WASHINGTON, April 20 (UPI) -- Though Sen. Rand Paul has already emerged as an outspoken voice in the 2016 presidential race, the success of his campaign may hinge on his ability to appeal to different stripes of Republican and libertarian. So far, the Libertarian Party seems split over him.
"I still think a lot of Libertarians would feel that they couldn't necessarily trust him," Libertarian Party chairman Nicholas Sarwark said. "That they couldn't tell whether he was telling the truth to them or us."
The Libertarian Party, which calls itself the nation's third largest political party with 250,000 registered voters, supports individual liberty and limited government. Paul's father, former Texas Rep. Ron Paul, who endorses a strict brand of libertarianism except on abortion, has run for office on both a Republican and Libertarian ticket.
In some cases Rand Paul, a first-term senator from Kentucky, compromises by knitting together disparate views and logic from both camps.
Sarwark specifically highlighted Paul's views on foreign intervention. Earlier in his career Paul swung more toward the official libertarian view, that the U.S. should sustain only a sufficient military force to defend against aggression, while avoiding entanglements abroad. More recently, Sarwark says, Paul has come out in support of using force in the Middle East.
On gay rights, Paul has supported pushing the decision on same-sex marriage back to the states, rather than arguing the libertarian stance that individuals should have freedom to decide who to marry. Both his approaches to foreign intervention and gay rights represent an attempt to court both conservative Republicans and libertarians, Sarwark argued.
"He's done some good work on trying to rein back drone warfare, so he does have these flashes of libertarian positions, and I wish him all the best in getting the Republican nomination because he is the best they have to do, but the best is not good enough for a libertarian," Sarwark said.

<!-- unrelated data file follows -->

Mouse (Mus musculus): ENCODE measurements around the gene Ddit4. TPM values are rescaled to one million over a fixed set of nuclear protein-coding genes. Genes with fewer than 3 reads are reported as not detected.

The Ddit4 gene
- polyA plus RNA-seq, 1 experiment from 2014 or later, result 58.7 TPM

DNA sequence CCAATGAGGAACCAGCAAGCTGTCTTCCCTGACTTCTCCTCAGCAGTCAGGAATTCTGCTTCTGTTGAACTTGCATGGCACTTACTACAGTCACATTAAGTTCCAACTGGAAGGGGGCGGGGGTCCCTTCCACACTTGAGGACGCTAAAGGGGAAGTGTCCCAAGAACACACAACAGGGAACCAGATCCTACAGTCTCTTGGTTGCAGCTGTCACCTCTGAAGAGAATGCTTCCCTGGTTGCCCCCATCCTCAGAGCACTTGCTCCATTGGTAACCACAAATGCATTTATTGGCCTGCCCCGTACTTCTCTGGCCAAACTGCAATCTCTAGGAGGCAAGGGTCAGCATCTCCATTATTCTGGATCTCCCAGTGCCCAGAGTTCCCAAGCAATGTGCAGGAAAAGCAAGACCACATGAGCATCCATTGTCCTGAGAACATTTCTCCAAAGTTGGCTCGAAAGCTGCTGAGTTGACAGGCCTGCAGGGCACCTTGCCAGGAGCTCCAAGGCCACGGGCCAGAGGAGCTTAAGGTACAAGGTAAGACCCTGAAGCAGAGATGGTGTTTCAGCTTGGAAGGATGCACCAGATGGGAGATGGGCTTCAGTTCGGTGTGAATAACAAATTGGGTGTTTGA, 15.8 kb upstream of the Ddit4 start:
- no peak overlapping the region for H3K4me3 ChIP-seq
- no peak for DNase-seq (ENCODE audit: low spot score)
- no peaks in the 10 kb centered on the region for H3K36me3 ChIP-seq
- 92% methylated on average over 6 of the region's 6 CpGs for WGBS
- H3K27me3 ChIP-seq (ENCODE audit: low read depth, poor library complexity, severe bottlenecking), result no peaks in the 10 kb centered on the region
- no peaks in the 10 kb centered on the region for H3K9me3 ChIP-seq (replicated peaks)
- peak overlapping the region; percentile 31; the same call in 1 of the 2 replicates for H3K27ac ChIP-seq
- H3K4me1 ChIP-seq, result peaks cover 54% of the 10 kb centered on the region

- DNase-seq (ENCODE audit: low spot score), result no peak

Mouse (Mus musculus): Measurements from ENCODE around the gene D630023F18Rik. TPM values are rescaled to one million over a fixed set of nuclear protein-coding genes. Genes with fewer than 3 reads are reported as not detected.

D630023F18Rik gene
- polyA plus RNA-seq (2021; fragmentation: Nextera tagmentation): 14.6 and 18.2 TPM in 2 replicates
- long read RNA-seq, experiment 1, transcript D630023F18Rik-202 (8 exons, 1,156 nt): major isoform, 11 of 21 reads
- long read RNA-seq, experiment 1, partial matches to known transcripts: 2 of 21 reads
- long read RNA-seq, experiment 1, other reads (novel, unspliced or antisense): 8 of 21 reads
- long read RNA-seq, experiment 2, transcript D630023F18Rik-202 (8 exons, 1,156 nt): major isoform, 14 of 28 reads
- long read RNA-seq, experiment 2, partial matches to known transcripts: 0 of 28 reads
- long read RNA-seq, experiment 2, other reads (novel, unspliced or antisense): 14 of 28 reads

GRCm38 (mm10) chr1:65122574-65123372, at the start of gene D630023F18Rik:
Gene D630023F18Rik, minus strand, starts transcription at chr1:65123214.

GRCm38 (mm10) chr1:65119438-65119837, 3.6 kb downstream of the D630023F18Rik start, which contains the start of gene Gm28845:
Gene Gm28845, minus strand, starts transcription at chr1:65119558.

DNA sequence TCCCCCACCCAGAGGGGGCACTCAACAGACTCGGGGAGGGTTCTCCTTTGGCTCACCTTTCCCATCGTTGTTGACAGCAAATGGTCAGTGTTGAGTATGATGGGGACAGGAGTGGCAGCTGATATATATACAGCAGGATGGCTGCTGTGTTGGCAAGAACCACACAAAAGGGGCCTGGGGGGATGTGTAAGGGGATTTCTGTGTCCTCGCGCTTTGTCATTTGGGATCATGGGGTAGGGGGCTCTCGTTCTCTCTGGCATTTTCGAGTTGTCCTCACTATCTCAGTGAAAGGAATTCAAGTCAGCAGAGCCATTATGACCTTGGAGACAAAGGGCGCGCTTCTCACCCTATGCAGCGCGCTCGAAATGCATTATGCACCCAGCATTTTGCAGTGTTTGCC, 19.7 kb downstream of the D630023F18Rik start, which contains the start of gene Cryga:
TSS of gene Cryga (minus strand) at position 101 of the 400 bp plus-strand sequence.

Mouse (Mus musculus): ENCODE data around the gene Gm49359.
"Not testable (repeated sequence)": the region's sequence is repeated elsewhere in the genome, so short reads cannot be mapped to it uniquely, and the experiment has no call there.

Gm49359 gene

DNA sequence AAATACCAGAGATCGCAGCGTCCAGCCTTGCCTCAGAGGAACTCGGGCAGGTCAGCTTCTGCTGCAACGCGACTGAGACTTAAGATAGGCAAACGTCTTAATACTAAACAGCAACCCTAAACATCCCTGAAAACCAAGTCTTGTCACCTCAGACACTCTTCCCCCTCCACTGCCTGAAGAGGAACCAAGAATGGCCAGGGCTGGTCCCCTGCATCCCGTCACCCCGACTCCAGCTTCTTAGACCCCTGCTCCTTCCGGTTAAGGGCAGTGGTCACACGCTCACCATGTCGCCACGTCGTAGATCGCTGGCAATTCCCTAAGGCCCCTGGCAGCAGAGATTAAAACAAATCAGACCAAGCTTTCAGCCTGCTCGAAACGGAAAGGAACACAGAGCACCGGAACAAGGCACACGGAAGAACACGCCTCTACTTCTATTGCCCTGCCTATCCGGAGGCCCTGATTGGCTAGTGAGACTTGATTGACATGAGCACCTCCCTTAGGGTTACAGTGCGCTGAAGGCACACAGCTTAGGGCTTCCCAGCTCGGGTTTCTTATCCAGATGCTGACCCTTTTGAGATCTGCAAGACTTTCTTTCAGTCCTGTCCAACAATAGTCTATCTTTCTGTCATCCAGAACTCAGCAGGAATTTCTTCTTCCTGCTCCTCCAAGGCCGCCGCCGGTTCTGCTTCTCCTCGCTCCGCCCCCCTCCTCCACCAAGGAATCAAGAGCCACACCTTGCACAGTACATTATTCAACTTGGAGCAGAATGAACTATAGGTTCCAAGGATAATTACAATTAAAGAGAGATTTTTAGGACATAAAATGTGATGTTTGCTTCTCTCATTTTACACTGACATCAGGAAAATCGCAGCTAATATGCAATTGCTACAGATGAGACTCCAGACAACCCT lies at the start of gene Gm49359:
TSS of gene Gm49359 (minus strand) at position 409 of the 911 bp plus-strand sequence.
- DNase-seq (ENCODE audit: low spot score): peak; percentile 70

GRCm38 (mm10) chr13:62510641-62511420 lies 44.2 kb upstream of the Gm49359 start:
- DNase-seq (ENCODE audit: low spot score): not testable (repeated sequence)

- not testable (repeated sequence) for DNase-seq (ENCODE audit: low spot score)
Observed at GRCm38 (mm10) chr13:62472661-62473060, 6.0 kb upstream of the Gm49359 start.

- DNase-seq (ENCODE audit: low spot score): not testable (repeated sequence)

But others from the libertarian camp see Paul's views differently.
"There's a libertarian perfectionist and a libertarian realist," said Brian Doherty, senior editor at the libertarian Reason Magazine.
"The perfectionist sees it as more educational than political. This idea that you need to stand for liberty across the board, do not compromise and politics maybe will follow," he added.
Painted this way, the terms have a nice grammatical flow: Paul can describe himself as a "libertarian Republican" rather than define himself solely as a libertarian.
And some of his views make sense under such a label. For instance, Paul is softer on marijuana regulation, but not entirely for the libertarian reason of prohibiting government intervention in personal matters. Rather, Paul has argued that harsh punishment for drug infractions has ruined people's lives.
"He's arguing a kind of libertarian goal but not in libertarian terms," Doherty said. "And that upsets some people."
Libertarian realists, Doherty said, accept that having a candidate with any libertarian values at all represents a victory. Paul will win the libertarian vote because party members are excited enough to see a serious player championing some of their values.
"If you want libertarian policy victories, you can't worry whether you have a real libertarian candidate," Doherty said. "Because a libertarian candidate's never going to win."
A libertarian from the Democratic Party and former Democratic National Committee press secretary, Terry Michael, thinks Paul has to appeal to a Republican party that has become striated.
"Paul is less a libertarian than he is a politician," he said. "When he was elected to public office, he had to appeal to four different segments of the Republican party:" Main Street, Wall Street, social conservative religious right Republicans and hawkish neo-conservatives.
He also believes Paul may capture some of the millennial vote, many of whom identify as libertarian, or are what he calls "functionally libertarian."
"I think he's doing it fairly simply," Michael said, adding that young voters will probably like Paul's economic views and his less oppositional stance on gay civil marriage. "I think if he [Paul] starts sounding more hawkish where people are just totally tired of 60 to 70 years of wars, that could be a problem."
"It's kind of unusual," he said, "but Obama broke that barrier that people don't care about experience or age."